Age-Related Microglia-RPE Interactions in AMD Pathogenesis
Co-Principal InvestigatorsLian Zhao, MD The National Eye Institute
This proposal tests the hypothesis that cellular interactions between retinal microglia and retinal pigmented epithelial (RPE) cells in the context of aging induce cellular changes at the retinochoroidal interface that promote the progression and advancement of AMD. Elucidating what intercellular communications drive disease pathogenesis will clarify the cell biology of AMD and may discover therapeutic targets for treatment and prevention.
At present, knowledge of what causes age-related macular degeneration (AMD) is still incomplete, and as a result, treatments available to prevent and repair vision loss from AMD are still imperfect. Recent studies have discovered that aging as well as the immune system are both important in the development of AMD. In our research, we aim to find out how immune cells in the retina, called microglia, change with aging. We also aim to discover how microglia contribute to changes in other important cells in the retina affected in AMD. In particular, we will examine how microglia influence the retinal pigment epithelium (RPE), a vital layer of cells altered in “dry” AMD. Also, we will examine how these influences contribute to the growth of aberrant vessels into the retina, the cause of vision loss in wet AMD.
At the conclusion of our study we will be able to obtain important information about how cells interact within the retina to cause the changes seen in AMD. On a scientific level, this will help vision scientists better comprehend how different parts of the retina work together, and how they go awry in disease. On a practical level, understanding these interactions may provide opportunities to therapeutically intervene and control the cellular events driving AMD, achieving effective prevention and treatment of vision loss from AMD.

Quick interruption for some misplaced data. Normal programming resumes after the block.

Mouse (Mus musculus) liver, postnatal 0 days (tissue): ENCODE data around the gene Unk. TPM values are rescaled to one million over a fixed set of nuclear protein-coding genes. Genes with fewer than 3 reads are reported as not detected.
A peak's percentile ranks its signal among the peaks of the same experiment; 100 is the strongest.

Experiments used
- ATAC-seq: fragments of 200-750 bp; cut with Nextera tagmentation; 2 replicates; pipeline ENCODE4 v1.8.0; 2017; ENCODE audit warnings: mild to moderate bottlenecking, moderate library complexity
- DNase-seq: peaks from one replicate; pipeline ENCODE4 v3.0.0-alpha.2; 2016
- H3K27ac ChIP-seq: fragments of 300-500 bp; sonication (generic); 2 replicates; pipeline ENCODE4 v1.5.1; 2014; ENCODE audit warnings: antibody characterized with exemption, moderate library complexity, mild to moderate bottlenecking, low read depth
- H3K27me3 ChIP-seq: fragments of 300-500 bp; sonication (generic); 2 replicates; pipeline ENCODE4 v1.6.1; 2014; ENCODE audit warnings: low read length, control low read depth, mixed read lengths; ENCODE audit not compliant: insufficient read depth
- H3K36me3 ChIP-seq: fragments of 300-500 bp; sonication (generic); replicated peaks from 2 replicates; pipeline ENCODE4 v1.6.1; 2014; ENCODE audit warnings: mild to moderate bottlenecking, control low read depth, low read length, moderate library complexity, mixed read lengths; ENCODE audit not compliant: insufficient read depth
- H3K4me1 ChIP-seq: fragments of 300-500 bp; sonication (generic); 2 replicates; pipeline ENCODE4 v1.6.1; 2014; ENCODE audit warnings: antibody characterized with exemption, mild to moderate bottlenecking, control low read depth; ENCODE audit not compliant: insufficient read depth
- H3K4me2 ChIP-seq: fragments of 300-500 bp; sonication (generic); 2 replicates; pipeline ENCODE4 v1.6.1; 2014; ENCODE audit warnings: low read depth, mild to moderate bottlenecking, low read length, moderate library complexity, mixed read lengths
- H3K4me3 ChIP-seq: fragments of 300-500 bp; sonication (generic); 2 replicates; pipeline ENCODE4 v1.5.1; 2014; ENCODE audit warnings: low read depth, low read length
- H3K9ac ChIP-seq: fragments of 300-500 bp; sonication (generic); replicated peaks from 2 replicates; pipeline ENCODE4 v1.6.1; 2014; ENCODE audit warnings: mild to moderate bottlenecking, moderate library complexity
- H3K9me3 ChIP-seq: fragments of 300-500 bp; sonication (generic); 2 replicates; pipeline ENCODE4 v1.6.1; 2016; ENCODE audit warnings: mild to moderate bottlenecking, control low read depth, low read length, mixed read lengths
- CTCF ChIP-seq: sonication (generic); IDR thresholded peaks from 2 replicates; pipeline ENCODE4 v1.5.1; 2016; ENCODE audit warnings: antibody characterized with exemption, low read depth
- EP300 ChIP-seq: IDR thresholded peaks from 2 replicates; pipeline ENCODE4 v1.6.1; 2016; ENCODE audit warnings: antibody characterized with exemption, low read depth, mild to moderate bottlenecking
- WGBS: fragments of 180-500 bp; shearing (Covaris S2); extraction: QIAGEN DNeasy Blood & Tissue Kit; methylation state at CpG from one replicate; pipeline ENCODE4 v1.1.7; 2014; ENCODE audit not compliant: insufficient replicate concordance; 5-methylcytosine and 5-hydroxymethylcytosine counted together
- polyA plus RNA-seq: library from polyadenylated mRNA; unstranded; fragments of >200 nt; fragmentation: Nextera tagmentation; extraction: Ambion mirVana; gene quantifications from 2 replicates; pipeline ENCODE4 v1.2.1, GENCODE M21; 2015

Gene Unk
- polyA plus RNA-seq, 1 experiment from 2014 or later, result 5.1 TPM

In our study, we first aim to examine how microglia in the retina undergo aging-related changes in ways that may help us understand how they may drive AMD. Specifically, we are looking carefully at how microglia, as a function of age, produce factors previously thought important in AMD and change in their ability to move to areas affected by AMD. Next, using purified cells in a culture dish, we will examine the interactions between microglia, and RPE cells when they are placed next to each other. We will ask if the union of these two cell types results in the production of factors that are thought to be important in driving AMD. Finally, we will use an experimental mouse model to simulate the union of microglia and RPE cells, a situation also seen in human AMD. By transplanting microglia next to the RPE cell layer in a living organism, we hope to understand how microglia interacts with RPE cells in the retinas of patients with AMD.
In the course of our study, we will employ innovative techniques in cell culture, cell imaging, and cell transplantation to study AMD. Our proposal also directly addresses the question of how biological aging and how changes in the immune system, two important factors in AMD, combine to drive disease. Lessons learned in our proposal have the potential to be translated into novel therapies for AMD prevention and treatment.